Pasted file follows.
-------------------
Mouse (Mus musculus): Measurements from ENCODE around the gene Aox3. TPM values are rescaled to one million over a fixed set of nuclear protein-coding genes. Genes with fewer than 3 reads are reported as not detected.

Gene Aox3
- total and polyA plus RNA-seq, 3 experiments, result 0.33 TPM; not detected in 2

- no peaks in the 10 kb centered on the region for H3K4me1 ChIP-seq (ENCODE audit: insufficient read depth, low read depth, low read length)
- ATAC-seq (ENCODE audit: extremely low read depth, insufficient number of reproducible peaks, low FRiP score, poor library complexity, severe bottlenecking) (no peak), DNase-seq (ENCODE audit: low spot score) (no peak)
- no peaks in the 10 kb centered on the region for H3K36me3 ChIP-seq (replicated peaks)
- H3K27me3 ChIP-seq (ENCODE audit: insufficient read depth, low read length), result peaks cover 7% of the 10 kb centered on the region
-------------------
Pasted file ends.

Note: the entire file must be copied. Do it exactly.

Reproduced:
Mouse (Mus musculus): Measurements from ENCODE around the gene Aox3. TPM values are rescaled to one million over a fixed set of nuclear protein-coding genes. Genes with fewer than 3 reads are reported as not detected.

Gene Aox3
- total and polyA plus RNA-seq, 3 experiments, result 0.33 TPM; not detected in 2

- no peaks in the 10 kb centered on the region for H3K4me1 ChIP-seq (ENCODE audit: insufficient read depth, low read depth, low read length)
- ATAC-seq (ENCODE audit: extremely low read depth, insufficient number of reproducible peaks, low FRiP score, poor library complexity, severe bottlenecking) (no peak), DNase-seq (ENCODE audit: low spot score) (no peak)
- no peaks in the 10 kb centered on the region for H3K36me3 ChIP-seq (replicated peaks)
- H3K27me3 ChIP-seq (ENCODE audit: insufficient read depth, low read length), result peaks cover 7% of the 10 kb centered on the region